Grounds fit for Planet Earth
Many visitors from our own planet are similarly confused. How is it, they ask, that so little thought can be given to an environment where young people spend a quarter of their time? What kind of people can live and work there? How is it influencing the behaviour and attitude of pupils?
Luckily, of course, not all grounds are like this. In the decade during which Learning through Landscapes (LTL) has been in existence, there have been dramatic improvements in thousands of schools.
Schools all over the country are waking up to the benefits of developing and using their sites. Our own research has shown that these include: * the creation of an outdoor classroom and more effective teaching and learning styles; * dramatic improvements in pupil behaviour and attitude; * a reduction in bullying, accidents and vandalism; * the development of a better school ethos, stressing care, ownership and the responsibility, and, of course, * improvements to the quality of the environment.
In short, standards in schools improve and everyone is happier.
Developing school grounds is a long-term process, though. It requires commitment. You cannot do it one year and then move on to something else. Successful projects are characterised by their adherence to a number of principles. They are long-lasting or, to use the language of environmental thinking, they are sustainable. They tend to be holistic, looking at the formal, informal and hidden aspects of the curriculum and taking the site as a whole. But, above all, they are participative. They involve all the key stakeholders showing children can work very effectively together with adults.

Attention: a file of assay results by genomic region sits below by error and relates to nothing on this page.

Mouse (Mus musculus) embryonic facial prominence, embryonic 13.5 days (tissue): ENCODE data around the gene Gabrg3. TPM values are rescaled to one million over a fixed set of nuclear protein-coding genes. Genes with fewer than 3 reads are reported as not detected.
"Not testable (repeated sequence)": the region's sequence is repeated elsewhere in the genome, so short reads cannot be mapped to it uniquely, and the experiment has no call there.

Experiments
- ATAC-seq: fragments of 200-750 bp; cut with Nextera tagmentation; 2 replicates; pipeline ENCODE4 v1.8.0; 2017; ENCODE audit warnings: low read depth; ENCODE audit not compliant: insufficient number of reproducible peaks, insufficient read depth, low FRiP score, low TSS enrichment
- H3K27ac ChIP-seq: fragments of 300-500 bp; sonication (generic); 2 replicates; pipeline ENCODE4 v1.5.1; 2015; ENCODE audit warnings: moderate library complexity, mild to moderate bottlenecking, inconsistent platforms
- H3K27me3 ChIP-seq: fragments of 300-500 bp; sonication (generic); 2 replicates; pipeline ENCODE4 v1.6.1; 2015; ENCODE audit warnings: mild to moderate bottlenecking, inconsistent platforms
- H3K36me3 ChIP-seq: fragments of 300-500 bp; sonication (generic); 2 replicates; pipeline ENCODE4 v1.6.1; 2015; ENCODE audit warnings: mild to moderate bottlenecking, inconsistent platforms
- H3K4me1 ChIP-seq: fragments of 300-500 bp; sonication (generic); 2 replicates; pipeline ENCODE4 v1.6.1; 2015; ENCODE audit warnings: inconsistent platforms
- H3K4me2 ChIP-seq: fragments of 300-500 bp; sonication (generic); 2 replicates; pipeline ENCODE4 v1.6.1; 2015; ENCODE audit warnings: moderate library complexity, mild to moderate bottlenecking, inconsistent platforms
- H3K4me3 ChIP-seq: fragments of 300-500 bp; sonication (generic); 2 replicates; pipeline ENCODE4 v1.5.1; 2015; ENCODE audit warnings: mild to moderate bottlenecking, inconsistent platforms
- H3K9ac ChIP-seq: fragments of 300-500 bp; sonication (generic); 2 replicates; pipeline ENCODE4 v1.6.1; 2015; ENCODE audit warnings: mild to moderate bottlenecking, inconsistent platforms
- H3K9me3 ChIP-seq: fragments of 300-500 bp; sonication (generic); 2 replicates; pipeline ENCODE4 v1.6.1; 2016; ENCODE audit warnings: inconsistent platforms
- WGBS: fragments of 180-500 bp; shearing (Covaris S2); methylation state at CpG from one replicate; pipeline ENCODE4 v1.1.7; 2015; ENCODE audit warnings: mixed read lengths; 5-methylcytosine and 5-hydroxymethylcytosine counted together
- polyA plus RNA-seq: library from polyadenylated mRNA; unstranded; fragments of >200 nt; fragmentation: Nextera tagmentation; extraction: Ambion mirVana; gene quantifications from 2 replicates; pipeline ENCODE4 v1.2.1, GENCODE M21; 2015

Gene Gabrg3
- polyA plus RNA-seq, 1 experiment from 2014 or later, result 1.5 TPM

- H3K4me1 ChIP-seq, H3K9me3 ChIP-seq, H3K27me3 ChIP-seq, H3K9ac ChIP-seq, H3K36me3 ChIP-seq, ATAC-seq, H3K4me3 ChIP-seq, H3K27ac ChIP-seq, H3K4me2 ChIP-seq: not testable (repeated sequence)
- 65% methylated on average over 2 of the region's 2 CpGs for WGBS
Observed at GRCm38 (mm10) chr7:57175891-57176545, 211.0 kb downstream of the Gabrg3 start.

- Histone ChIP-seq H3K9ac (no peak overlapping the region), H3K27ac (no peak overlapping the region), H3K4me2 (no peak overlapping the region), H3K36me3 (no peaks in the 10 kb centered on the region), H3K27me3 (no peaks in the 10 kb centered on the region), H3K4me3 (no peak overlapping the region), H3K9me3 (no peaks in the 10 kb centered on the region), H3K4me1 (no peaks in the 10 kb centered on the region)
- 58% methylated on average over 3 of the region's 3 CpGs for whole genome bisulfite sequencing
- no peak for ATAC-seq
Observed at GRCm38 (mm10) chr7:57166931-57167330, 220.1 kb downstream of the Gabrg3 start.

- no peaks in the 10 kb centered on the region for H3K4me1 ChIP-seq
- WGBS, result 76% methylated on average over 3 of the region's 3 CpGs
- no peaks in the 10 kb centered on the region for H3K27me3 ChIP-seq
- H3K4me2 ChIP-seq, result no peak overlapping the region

For most young people, school grounds are the first public environment of which they have any sustained experience. A number of things make this a particularly relevant fact now. The new task force on standards is about to begin its work, the debate about a new curriculum in 2000 has begun and, in New York, the Prime Minister has committed the UK to leading the world in the environmental debate. We can no longer turn a blind eye to the kind of school grounds described in my opening paragraph. These places need to become the most imaginative areas for lifelong learning.
Three things need to happen in order to ensure progress.
* There needs to be a framework to ensure that, globally, school grounds are valued. In September, LTL, with the Department for Education and Employment, will be running a major international conference in Winchester for the Organisation for Economic Co-operation and Development at which a declaration will be agreed which should help to create this kind of support.
* The UK must have a national strategy for its educational estate. The DFEE is shortly to publish School grounds: a guide to good practice. Soon after, LTL will be working with all interested parties to co-ordinate the production of a national strategy.
* We need a range of imaginative new partnerships and initiatives to help overcome years of under-investment in the educational estate. Trees of time and place is one such example. To be launched next Thursday in Birmingham, this national project will be mobilising seven million young people to take direct action to improve their school and local environment by planting trees. These will be specially selected trees, grown from seed collected locally and planted out after careful planning. Trees of time and place brings together 22 national organisations. The National Trust, Common Ground, Esso, the Wildlife Trusts, the Black Environment Network, LTL and the British Trust for Conservation Volunteers, among others, will be contributing to plans to create a young Environmental Task Force.
So next time you see a Martian at your school gates looking puzzled, invite her in and show her what your school is doing in its grounds with a little more confidence. She might just be impressed.
Bill Lucas is director of Learning through Landscapes, the national school grounds charity.